Seanad debates

Monday, 29 March 2021

Living with Covid-19: Statements


10:30 am

Photo of Anne RabbitteAnne Rabbitte (Galway East, Fianna Fail) | Oireachtas source

Senator Seery Kearney raised that issue as well. It is important that, when we reopen after Easter, the education services that we provide to children be the priority, be they in special schools or classes. Students from first year to third year have not returned to school yet. Neither have transition year students – I cannot leave them out. These students need that social engagement. I have two children in my house. One has gone back to school and the other has not. The one who has gone back is blossoming and loving school. The other girl is at home pining and waiting to return. That is how people are living at the moment, but we must provide education, particularly for young people with disabilities.

Adult day services are starting to resume thanks to vaccinations, although there have been 53 outbreaks in disability centres across the country over the past week. It is important that the vaccination programme continue. To give the House some news, as the programme progresses through cohort 4, it will also include under-65s in residential settings. At the beginning of the debate, Senator Craughwell asked at what point the programme was. It varies from community healthcare organisation, CHO, to CHO. Some CHOs have moved to vaccinating people aged between 75 and 80 while others, based on their populations, are struggling to get their over-80s vaccinated. It is not a geographical issue; rather, it has to do with how many vaccines there are and what the CHOs' populations are.

We have almost 11,000 vaccinators. We have our GPs working their socks off. We have also set up walk-in testing centres. Many dishes are spinning at the same time to try to help with the planning for a reopening, with word to come from the Cabinet. Many sacrifices have been made by many families, front-line workers and young people. We expect that to be balanced by NPHET's contribution. We also expect the Government's recognition of those sacrifices.

I come from a small town in rural area and we cannot survive on the Internet any longer. We cannot compete with a certain large supermarket - I will not name it - where people can pick up a pair of shoes when doing their shopping. There is a small clothes shop for children, but it is not open. It provides online services, but it cannot compete. There are certain items one has to go in and try on, for example, shoes for young people. In the past nine months, some kids have reached the point of taking their first steps but have still not received their shoes. The local boutique store sells its jackets and whatever else is in fashion, but there are larger stores that also serve food where people have the choice of picking up the same items.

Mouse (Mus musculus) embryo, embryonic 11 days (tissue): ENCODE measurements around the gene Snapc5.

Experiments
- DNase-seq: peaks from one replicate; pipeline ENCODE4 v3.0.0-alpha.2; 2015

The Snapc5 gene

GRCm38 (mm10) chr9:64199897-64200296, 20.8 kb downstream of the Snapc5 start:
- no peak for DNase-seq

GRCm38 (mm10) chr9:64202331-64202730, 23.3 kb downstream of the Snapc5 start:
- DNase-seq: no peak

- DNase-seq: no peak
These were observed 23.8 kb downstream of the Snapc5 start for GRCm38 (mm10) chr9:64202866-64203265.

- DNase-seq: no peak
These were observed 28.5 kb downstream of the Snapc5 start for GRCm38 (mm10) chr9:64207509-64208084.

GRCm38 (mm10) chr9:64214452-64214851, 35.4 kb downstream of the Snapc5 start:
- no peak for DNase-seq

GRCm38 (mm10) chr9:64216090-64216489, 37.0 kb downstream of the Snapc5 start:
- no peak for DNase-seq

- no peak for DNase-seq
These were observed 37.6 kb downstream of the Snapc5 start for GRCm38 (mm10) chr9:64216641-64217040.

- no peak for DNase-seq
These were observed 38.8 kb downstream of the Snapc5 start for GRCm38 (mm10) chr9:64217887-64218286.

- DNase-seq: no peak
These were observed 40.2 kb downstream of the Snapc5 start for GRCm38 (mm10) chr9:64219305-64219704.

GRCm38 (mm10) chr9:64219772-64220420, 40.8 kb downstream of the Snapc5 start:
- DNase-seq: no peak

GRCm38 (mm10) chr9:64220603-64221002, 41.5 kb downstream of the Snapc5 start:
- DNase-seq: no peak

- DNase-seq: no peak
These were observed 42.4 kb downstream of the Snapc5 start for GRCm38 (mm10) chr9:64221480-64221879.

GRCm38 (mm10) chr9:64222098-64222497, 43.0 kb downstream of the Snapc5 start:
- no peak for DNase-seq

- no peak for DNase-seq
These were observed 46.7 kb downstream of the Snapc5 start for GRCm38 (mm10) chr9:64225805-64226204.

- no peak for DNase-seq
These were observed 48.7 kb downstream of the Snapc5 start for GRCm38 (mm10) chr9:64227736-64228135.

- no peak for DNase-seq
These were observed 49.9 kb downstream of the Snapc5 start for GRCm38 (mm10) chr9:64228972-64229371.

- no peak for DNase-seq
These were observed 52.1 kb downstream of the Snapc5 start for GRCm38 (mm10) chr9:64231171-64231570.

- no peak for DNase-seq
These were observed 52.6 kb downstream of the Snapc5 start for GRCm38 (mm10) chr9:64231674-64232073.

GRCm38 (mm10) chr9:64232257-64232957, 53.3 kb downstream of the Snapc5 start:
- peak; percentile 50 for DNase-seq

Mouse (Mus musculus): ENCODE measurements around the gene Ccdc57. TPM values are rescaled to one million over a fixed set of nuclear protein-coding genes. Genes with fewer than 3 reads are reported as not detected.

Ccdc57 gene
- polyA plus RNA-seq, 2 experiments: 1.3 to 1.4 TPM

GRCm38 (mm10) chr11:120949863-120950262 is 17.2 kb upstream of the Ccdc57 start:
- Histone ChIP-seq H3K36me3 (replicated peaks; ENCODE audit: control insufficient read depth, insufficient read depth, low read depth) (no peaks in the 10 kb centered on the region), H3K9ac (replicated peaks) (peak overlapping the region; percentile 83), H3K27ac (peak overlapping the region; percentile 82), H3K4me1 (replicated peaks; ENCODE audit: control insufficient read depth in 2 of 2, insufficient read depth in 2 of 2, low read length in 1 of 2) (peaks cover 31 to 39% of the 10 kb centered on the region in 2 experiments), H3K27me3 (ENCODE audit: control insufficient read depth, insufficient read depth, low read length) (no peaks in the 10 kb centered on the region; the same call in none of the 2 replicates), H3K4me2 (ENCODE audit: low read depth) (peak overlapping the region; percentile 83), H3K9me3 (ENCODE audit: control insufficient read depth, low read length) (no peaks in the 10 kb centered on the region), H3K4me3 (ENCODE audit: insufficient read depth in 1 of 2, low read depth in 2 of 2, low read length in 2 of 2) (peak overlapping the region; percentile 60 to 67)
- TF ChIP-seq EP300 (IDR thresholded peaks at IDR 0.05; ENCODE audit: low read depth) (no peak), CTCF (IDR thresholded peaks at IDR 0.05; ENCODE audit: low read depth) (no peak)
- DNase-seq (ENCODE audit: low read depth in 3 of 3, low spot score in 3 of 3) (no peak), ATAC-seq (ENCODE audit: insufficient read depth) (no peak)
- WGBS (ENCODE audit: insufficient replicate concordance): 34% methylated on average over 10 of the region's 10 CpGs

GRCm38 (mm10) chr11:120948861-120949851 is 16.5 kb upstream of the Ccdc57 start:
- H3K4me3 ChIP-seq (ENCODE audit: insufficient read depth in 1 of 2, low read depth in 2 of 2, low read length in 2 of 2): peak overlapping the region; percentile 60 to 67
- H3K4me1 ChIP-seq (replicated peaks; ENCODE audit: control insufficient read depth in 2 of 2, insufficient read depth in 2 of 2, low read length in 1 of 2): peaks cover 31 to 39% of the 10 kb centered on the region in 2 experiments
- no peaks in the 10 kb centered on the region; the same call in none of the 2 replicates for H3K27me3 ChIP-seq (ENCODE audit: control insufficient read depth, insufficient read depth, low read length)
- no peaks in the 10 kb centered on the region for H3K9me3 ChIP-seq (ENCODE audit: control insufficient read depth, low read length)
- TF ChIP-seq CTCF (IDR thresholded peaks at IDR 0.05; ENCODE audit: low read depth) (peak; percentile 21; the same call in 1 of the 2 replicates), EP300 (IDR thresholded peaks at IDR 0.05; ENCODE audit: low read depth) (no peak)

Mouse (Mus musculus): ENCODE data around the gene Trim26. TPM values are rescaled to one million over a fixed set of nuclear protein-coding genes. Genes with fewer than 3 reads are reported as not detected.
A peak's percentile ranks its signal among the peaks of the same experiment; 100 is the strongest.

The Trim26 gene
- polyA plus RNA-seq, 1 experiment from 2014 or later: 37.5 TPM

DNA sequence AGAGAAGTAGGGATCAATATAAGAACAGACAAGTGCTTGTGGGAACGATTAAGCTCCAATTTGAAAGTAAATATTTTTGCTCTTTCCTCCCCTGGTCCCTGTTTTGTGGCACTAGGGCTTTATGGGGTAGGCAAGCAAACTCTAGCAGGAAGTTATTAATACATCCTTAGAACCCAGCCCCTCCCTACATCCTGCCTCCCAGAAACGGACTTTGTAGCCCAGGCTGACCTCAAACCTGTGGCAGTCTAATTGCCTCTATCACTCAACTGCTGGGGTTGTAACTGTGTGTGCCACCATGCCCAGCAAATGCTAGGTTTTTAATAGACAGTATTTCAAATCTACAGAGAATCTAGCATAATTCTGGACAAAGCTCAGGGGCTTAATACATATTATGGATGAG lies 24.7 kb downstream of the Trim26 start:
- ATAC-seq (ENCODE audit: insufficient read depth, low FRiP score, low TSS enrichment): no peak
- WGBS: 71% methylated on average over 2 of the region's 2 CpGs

The general population has moved ahead of us. It is time to catch up. If we do, with certain measures, the population will respond.There needs to be working together. The most important thing is clear communication about the pathway. We need to recognise that we must continue to do it together. As the vaccination roll-out continues, we need to bring everyone together for the final stage, with the help of God. If 1 million vaccines are arriving, it is about getting them into everyone's arms in April, May and June. There needs to be transparency and hope. We should turn it on its head, as Senator Dooley said and move away from the death numbers that are in our faces every night and get to the place of looking at the number of vaccines that have arrived in the country and delivered. It should not all be about what just happened that day. We must be fair to the HSE and the people administering the vaccine, and give a good broad reach of where we are in the delivery of the programme. That would create the hope.

Young people need to get out and meet each other. They are returning to schools. The pod environment worked for us when we opened up last year and I think we need to go back to children going back to their outdoor sports in pods of 15, as well as golf and tennis. On my way here today, I heard something interesting which I think related to Dublin and I think Senators Bacik and Currie referred to it. Parks in certain areas are crowded. It is coming up to Easter and we need to think about freeing up parts of towns or cities where there is no traffic so that people can walk and get out in comfort. As Senator Dooley said, we do not want them going to all the hot spots at the same time but we need to give some flexibility. Hopefully that can be recognised with whatever NPHET presents and what the health sub-committee brings to the Cabinet tomorrow morning. I hope that this discussion here today will be heard and recognised. The members of the Government are listening to their constituents and are also listening to the construction industry, retail and families, parents and children. There are strong voices calling for fairness and flexibility. We will continue to work with this House.


No comments

Log in or join to post a public comment.